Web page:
Peter Esegon, 47, one of the primary rhino caretakers at the Ol Pejeta conservancy in central Kenya, relaxes with Najin and Fatu as the sun sets. (Photo by Justin Mott)

Esegon stands outside the fencing of the holding area for Fatu and Najin. He has worked at the conservancy for 20 years, and his job entails looking after and educating visitors about the rhinos. (Photo by Justin Mott)

Justin Mott, an American photojournalist living in Vietnam, has a passion for animals. Making a living by shooting primarily commercial photography, Mott is working on a long-term, self-funded project, Kindred Guardians, to document people all over the world who dedicate their lives to animal conservation.

The last male northern white rhino, Sudan, died in March 2018, leaving behind his daughter and granddaughter, Najin and Fatu, the last of their subspecies. Mott traveled to the Ol Pejeta conservancy in Laikipia County, Kenya, to document the lives of these two rhinos and the caretakers and armed guards who monitor them 24 hours a day.

Mott took an interest in the people who spend their days protecting these animals. The caretakers feed Najin and Fatu, as well as educate visitors about their dire situation. The guards, known as the National Police Reservists, or NPR, risk their lives daily to protect the rhinos from poachers who come after their valuable horns. Three poachers were killed last year in a gunfight with the NPR, according to Mott.

The men who work with Najin and Fatu take tremendous pride in their work. They spend more time with the rhinos than they do with their own families, staying at a camp in eyesight of the rhinos for 20 days at a time, with six days off between their tours at the conservancy.

Mott’s photos show the love these men have for the rhinos, whether it is a look of empathy in their eyes or a gentle touch on a rhino’s head. One can almost see the mutual trust shared between the prehistoric-looking giants and their caretakers. The rhinos are almost like pets. When the men call out their names, Mott said, they say them with care.

Despite the hard work of these people, Mott does not foresee a positive outcome for the future of northern white rhinos. Their only hope for survival is in vitro fertilization, which is expensive with no guarantee. Scientists began to collect the animals’ sperm in 2008, freezing it. Recently, the Associated Press reported that a test tube rhino embryo, fertilized in vitro, was successfully transferred into a female southern white rhino at Chorzow zoo in Poland. This could be a step forward for the survival of the northern white rhinos, but time is limited. Donations toward this effort can be made here.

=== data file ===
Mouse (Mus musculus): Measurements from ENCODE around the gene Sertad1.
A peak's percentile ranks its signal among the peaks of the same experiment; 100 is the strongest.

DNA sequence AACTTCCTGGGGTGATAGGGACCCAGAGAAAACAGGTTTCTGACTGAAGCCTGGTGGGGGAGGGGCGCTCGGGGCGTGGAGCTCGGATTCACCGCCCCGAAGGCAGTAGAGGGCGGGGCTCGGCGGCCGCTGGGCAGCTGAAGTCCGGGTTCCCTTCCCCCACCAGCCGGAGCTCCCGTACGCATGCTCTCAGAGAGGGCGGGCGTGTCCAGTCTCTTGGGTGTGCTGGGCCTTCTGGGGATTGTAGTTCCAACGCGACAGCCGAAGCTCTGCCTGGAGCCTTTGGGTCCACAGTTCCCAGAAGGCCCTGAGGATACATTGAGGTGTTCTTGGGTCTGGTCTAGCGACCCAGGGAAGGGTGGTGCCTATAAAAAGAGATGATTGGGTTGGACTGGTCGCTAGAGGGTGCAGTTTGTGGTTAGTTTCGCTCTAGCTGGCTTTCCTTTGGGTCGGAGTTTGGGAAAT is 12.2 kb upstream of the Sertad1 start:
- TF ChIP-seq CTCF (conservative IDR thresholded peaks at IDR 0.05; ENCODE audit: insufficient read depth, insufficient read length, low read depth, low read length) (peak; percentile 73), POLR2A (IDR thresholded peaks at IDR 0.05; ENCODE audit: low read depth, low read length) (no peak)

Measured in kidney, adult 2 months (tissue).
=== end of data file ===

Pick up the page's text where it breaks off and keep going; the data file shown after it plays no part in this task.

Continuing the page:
Mott’s work from the Ol Pejeta conservancy, titled “No Man’s Land,” can be seen at Anastasia Photo in New York through September.


Photojournalist Justin Mott's new series focuses on the conservationists protecting animals around the world. (Photo by Justin Mott)

Peter Esegon relaxes with Najin as she takes a nap. The caretakers live away from their families at a small camp within eyesight of the rhino holding area for 20 days on and six days off. (Photo by Justin Mott)

Caretaker Zacharia Kipkirui, 41, casts a shadow on Najin. Kipkirui has worked at the conservancy for 14 years and has been with Fatu and Najin since they arrived in 2009. (Photo by Justin Mott)

Fatu and Najin sip water together in their holding pen at Ol Pejeta conservancy. (Photo by Justin Mott)

Members of the National Police Reserve patrol the fenced border of the conservancy. (Photo by Justin Mott)

Rain falls on Najin as she naps in her holding area. (Photo by Justin Mott)

Fatu and Najin graze. (Photo by Justin Mott)

Esegon visits the gravesite of Sudan, the last male white rhino in the world. (Photo by Justin Mott)

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